Gaming QoE: Fit For Purpose?

15th February, 2017 by

There’s no doubt that the principles of streaming have revolutionized modern entertainment. No longer is it necessary to wait patiently for an appointed hour to watch a particular program; no longer are games passive experiences played offline in isolation. Cloud-hosting pioneers like Netflix and Steam have introduced streaming into modern media consumption, and our lives are undoubtedly richer for it.


Quality Of Experience: Patchy Isn’t Good Enough

Unfortunately, these expanding and competing leisure forms are all being piped down communications infrastructure that is patchy at best, and downright inadequate at worst. Even though the average American broadband speed hit the 50 megabits per second threshold last year, the 20% annual growth in data volumes is causing major headaches for providers and consumers alike. The dreaded buffer wheel remains an ever-present danger, and it’s often unclear who is actually responsible for the lag and delays that can ruin online gaming experiences.

How To Quantify QoE?

In this challenging climate, where consumer demand often outstrips bandwidth supply at peak times, quality of experience is becoming a hot topic. Better known as QoE, it attempts to quantify the highly subjective issue of whether a service is fit for purpose and acceptable to individual end users. That involves much more than a simple speed test to establish whether a particular game is compatible with someone’s line speed – a crude snapshot of upload and download speeds could be inaccurate an hour later. Instead, QoE involves measuring factors like the number of times a game has to rebuffer, the average bitrate per second, and whether audio and video streams remain synchronized. By comprehensively analyzing packet loss and latency, this provides a detailed overview of network robustness.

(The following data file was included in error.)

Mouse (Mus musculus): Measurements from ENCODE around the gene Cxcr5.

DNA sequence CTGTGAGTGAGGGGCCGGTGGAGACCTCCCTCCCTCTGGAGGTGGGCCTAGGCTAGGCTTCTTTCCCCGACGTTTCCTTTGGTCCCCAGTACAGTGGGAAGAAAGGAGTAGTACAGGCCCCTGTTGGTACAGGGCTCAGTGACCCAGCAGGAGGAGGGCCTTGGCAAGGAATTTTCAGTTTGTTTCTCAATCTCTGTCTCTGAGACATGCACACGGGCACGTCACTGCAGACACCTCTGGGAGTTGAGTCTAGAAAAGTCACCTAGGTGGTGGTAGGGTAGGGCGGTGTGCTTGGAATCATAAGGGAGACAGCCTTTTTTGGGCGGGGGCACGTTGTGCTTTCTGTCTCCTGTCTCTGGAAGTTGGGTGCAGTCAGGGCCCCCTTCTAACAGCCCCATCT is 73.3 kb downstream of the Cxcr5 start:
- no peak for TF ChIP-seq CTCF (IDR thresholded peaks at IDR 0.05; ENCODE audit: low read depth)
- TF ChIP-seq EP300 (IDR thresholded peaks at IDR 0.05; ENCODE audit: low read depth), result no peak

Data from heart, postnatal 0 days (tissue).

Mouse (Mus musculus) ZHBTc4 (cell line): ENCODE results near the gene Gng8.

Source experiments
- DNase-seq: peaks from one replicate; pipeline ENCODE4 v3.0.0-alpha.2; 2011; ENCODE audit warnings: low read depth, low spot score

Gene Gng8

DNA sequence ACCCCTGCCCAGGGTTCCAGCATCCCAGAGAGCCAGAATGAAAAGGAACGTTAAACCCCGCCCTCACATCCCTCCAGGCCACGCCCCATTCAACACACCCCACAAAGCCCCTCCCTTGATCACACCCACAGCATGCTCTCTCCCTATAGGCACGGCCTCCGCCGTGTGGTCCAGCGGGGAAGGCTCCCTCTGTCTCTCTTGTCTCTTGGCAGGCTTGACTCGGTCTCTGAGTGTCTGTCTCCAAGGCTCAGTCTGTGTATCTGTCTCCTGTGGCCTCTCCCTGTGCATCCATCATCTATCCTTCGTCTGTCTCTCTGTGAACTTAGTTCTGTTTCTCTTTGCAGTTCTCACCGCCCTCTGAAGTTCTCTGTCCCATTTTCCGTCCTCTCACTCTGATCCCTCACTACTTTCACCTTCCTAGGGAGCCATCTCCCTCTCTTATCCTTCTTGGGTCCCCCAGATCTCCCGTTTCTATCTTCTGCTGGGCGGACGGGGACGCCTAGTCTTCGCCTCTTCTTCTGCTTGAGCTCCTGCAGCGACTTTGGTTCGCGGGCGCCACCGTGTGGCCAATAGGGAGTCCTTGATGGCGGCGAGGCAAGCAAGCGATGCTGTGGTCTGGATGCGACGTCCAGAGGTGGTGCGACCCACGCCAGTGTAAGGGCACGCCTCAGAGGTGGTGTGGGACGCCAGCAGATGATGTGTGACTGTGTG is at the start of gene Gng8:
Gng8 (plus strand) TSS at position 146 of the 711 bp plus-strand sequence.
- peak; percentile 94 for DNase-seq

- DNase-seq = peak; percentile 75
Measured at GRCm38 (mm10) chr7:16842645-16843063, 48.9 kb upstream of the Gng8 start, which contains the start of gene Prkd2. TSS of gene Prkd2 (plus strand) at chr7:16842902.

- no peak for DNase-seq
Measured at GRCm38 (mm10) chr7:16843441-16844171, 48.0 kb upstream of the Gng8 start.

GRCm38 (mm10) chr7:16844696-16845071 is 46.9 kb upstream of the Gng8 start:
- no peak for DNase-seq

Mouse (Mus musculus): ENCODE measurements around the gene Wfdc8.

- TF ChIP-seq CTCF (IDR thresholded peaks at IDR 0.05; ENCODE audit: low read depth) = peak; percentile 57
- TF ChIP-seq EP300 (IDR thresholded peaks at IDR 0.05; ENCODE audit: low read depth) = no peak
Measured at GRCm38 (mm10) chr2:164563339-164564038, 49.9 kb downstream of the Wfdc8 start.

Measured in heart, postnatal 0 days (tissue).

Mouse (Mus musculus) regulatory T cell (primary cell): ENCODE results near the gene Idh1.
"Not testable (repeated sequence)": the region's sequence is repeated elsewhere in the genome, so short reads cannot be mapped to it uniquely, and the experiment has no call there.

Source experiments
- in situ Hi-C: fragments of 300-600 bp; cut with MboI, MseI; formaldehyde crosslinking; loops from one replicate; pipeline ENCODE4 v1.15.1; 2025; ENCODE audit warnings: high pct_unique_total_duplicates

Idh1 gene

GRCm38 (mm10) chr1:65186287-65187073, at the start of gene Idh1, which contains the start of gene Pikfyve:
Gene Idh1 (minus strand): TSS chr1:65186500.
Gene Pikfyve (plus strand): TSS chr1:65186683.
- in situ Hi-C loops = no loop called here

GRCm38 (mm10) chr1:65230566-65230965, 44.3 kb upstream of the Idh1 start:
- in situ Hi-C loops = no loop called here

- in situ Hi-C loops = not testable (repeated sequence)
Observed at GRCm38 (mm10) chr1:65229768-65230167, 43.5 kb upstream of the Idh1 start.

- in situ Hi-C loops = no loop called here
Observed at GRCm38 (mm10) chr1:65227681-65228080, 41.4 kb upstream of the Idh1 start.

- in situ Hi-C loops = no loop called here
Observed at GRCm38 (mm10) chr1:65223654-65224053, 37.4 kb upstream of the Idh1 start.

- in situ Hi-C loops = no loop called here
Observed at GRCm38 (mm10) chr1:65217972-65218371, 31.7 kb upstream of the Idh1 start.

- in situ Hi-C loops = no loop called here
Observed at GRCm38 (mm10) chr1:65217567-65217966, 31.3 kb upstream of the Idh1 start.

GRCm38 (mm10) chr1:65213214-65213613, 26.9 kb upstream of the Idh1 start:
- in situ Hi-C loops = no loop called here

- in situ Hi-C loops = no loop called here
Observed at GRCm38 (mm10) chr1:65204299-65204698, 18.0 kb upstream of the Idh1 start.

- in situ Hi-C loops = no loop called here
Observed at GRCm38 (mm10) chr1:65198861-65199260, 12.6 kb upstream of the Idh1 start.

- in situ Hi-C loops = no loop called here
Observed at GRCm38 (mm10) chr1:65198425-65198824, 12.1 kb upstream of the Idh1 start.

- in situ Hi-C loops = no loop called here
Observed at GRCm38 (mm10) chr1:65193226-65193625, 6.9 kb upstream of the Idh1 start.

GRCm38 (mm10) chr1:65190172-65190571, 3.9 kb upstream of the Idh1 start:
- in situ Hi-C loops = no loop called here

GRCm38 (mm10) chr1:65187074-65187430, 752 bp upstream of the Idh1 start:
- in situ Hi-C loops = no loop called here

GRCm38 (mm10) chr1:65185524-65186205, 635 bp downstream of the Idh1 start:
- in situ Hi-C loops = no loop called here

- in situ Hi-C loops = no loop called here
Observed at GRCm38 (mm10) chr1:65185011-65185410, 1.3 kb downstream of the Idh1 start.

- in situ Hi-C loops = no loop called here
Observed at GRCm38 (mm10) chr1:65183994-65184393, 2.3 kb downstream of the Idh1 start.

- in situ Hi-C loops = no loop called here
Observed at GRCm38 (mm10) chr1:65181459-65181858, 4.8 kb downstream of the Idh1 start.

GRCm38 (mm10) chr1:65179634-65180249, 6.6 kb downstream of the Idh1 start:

QoE streaming will have a major impact on the gaming industry in 2017, because it represents a key way to differentiate rival offerings. Mobile gaming is hugely outperforming PC and console gaming, while streaming has become commonplace on devices from tablets to laptops. Today, games are often purchased on the basis of average customer ratings, but it’s not hard to foresee a time when a QoE mathematical formula is used as an alternative to conventional reviews – or even published alongside them.

Electronics giant, Huawei, announced late last year that they had refined the time-honored Mean Opinion Score, for evaluating mobile gaming in terms of its loading times and streaming performance. Huawei’s attempts to standardize the nebulous concept of a quality gaming experience are welcome, though the precise computational formula involved may need some refining. It also fails to take into account the price paid for a particular title – empirical evidence suggests players are more likely to tolerate software glitches or issues if the title was free rather than paid for.

Does QoE Limit Game Developers?

To minimize the risk of an online game being badly received, there has been a tendency among developers to rein in the technical attributes of new titles and avoid overburdening our creaking telecommunications infrastructure. The focus on QoE is likely to perpetuate this throughout 2017, since most multiplayer titles are effectively ruined by lag greater than one second. That will continue to focus programmers’ attentions on playability and difficulty curves, rather than millimeter-perfect collision detection or the realistic depiction of moving fluids. Until 5G arrives in the next decade, expect this focus on playability over visual drama to be continued throughout the gaming industry.

Of course, the degree of latency experienced by gamers can be due to factors outside of a developer or host platform’s control. These can include wider network congestion, other devices competing for available domestic bandwidth, or interference from wireless devices like baby monitors. Consumers should be made aware of these external factors whenever they sign up or log into an online game, and it’s advisable to advertise minimum connection speeds below those actually necessary to minimize the risk of consumers being unable to play a particular game online.

In an attempt to prevent buffering or latency issues being blamed on the wrong things, the FCC and Europe’s equivalent organization recently issued QoE guidance to ISPs and telco operators. These requests for information on latency and packet loss prevalence may become compulsory in future, as societies grow ever-more dependent on broadband connections. In turn, this would allow games developers to create titles with confidence that network issues beyond their control won’t result in low quality of experience ratings among gamers…